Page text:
Analysts cite five key factors for their bullish projections for the Indian market. Domestic equity investor confidence continues to grow in India, with data showing a 44 per cent rise in the number of investor accounts over last one year to 24 lakh.
As risk aversion wanes amid stable macro data and sustained inflows from institutional investors, there are projections that equity benchmark Sensex, which topped the 32,500 mark for the first time in July, would get past the 1,00,000 mark over the next decade.
It is a great time to invest in India, says Mark Galasiewski, Elliott Wave International. “In April 2009, I gave The Economic Times a 15-year forecast for Sensex at 100,000 by 2024. I see no reason to change that or update that prediction,” Galasiewski said in a recent chat with ETNow.
Analysts cite five key factors for their bullish projections for the Indian market. Some say the next 10 years will be a golden period for the Indian economy and its equity market. And how!
ETFs may see robust inflows
Morgan Stanley says domestic ETFs are likely to see their assets grow 30 times in the coming decade, crossing the $200 billion mark by 2026. From a relatively small size of $100 million in 2009, ETF assets have grown to $8.2 billion in a span of eight years.
The global brokerage believes ETFs will gain further traction in India, as provident funds are likely to continue channelling investments to equities via ETFs.
Equity saving via retirement funds could touch $170 billion by FY2026. Within the retirement saving pool, provident funds will drive the ETF boom. In FY2014-15, the government mandated minimum equity investment from its annual inflow to employee provident funds (EPFs). The initial equity allocation in FY2016 was 5 per cent of incremental flows, which was increased to 10 per cent in FY2017. This flow is directed into equities via domestic ETFs. Over the past two years, the Employees’ Provident Fund Organisation (EPFO) has invested close to Rs 23,500 crore in equities via the ETF route. The labour ministry has increased the allocation to 15 per cent for FY2017-18. This could imply additional flows of Rs 30,000 crore into equities via ETFs.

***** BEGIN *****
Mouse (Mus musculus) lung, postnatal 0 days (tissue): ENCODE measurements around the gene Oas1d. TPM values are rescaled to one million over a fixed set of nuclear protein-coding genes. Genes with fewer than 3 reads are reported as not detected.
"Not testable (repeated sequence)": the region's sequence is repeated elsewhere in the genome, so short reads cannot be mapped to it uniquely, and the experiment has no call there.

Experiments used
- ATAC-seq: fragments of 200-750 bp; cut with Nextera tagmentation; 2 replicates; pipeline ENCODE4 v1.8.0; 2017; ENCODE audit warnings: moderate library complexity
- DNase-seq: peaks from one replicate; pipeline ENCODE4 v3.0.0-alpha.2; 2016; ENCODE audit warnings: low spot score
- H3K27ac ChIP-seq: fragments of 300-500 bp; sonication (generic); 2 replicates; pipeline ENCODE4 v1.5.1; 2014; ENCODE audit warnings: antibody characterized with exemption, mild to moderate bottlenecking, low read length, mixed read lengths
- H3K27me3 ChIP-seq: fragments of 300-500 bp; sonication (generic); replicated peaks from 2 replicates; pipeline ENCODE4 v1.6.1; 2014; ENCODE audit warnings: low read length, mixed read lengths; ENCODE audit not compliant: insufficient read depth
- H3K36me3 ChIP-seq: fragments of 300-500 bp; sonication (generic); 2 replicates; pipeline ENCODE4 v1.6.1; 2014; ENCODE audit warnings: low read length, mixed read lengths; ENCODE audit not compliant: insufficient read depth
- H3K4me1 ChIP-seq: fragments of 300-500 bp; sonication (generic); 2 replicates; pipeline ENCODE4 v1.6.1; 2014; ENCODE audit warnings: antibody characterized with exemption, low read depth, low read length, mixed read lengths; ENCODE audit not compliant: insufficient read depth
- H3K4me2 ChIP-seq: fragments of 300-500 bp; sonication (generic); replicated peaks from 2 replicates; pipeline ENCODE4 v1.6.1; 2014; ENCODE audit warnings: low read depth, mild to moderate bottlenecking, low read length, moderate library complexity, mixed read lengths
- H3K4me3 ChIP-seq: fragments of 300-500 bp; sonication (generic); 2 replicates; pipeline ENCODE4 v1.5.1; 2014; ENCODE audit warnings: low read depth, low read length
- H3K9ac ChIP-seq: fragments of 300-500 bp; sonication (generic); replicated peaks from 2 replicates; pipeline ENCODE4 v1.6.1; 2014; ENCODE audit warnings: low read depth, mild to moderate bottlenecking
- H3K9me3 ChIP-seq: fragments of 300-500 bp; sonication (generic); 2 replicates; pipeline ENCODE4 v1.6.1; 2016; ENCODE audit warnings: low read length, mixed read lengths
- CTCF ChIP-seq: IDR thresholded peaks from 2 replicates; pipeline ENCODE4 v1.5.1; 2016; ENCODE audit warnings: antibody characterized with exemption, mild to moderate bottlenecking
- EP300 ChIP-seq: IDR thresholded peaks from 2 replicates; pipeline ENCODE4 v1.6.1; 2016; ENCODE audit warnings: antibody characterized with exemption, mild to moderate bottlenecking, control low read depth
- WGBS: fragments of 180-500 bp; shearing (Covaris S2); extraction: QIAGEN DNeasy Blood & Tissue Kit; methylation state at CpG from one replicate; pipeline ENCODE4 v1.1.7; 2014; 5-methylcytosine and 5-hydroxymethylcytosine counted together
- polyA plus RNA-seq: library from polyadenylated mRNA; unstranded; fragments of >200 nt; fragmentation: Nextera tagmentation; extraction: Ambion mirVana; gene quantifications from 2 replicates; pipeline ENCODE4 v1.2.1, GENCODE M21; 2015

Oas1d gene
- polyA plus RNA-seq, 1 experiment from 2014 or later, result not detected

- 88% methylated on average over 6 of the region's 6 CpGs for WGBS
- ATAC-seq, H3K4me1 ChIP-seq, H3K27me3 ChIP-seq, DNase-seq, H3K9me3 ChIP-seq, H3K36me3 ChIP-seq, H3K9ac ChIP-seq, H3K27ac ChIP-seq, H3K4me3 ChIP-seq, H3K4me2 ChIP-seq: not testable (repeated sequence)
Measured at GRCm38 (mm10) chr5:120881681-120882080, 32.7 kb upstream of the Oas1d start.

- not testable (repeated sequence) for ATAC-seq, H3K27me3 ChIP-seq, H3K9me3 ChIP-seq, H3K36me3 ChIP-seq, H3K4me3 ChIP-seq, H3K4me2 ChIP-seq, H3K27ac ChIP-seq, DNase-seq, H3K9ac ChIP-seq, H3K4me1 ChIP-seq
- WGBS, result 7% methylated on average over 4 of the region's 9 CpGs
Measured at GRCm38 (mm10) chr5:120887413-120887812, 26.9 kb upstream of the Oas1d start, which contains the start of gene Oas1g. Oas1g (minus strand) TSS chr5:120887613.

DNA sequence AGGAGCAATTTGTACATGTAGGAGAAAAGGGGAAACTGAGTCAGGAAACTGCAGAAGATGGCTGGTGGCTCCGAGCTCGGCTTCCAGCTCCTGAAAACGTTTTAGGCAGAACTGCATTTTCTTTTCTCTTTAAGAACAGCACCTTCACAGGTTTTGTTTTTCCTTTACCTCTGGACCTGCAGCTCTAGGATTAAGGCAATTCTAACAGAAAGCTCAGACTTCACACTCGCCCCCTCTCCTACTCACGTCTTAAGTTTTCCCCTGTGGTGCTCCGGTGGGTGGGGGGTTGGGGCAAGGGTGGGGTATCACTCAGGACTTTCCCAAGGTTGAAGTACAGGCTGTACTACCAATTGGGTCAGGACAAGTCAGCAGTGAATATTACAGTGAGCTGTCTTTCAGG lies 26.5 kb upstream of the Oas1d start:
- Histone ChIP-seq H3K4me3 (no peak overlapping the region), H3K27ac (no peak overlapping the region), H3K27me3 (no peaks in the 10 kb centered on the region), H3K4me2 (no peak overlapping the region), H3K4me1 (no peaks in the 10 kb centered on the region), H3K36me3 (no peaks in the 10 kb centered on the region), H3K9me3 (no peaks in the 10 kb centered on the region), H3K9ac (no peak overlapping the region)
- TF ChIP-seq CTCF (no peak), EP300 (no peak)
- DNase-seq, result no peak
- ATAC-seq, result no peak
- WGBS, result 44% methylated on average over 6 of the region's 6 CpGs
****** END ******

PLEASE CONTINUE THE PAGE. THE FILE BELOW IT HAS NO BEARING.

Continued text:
Paradigm shift in savings behaviour
India is entering an equity-saving ascent, which is both cyclical and structural, as households shift out of physical assets towards financial assets. In addition to favourable demographics for savings, this transition is being driven by positive real rates, improving equity returns and better growth prospects. “We expect equity savings to equal 1.4 per cent of GDP by FY2026 (double from current 0.7 per cent), implying a cumulative equity savings expansion of $420 billion over the next decade. We expect a shift towards accumulating savings in financial assets and, within that, equity saving, to be propelled by falling age dependency and low risk aversion (as is typical of a young population) on the demand side, combined with macro stability and initiatives to educate investors, as well as progressive regulations, on the supply side,” Morgan Stanley said.
Robust liquidity ahead
Domestic equity markets may continue to see robust inflows from institutional investors in the coming years. “The heavy lifting for this super-liquidity cycle is likely to be borne by domestic mutual funds. We expect their flows to aggregate to $216 billion (Rs 14 lakh crore) in the coming decade compared with $45 billion over the past 10 years,” Morgan Stanley said in a research report.
The key will be systematic investment plans (SIP). Flows via SIPs have grown at a 33 per cent CAGR over the past five years, and at a 50 per cent CAGR over the trailing three years.
“Domestic mutual fund assets could catapult to $1 trillion in the coming decade from $100 billion currently,” the global financial services firm said.
The total assets under management (AUM) of Indian mutual funds (MFs) topped the ?20 lakh crore mark for the first time ever in August. According to the latest data from the Association of Mutual Funds in India, the total AUM as on August 31 stood at ?20.60 lakh crore.
India at cusp of superlative growth
An economy enters the strongest phase of growth when stocks, bonds and commodities rally together. With the rally in stock and bonds, Edelweiss Broking believes India is just one stage away from entering the strongest phase. From the three crucial pillars of the Indian economy, consumption and exports are boosting economic growth. Low inflation, profitability and increase in financial savings are majorly driving Indian markets. Edelweiss believes Nifty can touch 11,500 in calendar 2018.
“The next leg of uptick is expected to be driven by revival in earnings,” Edelweiss Broking said in a report.
Rating upgrade and deleveraging
Deutsche Bank believes there is a genuine case the rating agencies to consider giving a rating upgrade to India, or at least prepare the ground (S&P and Fitch) by first raising the outlook to positive from stable, as an acknowledgement of the positive changes that have taken place in India since 2013.
“The macro landscape has improved significantly in the last four years, but India’s sovereign rating has remained unchanged,” Deutsche Bank said.
In addition to this, India has become less vulnerable to external risks and its current account deficit (CAD) is expected to remain manageable at 1.2 per cent of GDP this fiscal, says an UBS report.
Also, corporate leverage is one of the biggest hurdles to capex cycle. Edelweiss Broking said, “India is at the end of the first stage of deleveraging. Private investments will pick up as profitability rises and capacity utilisation improves.”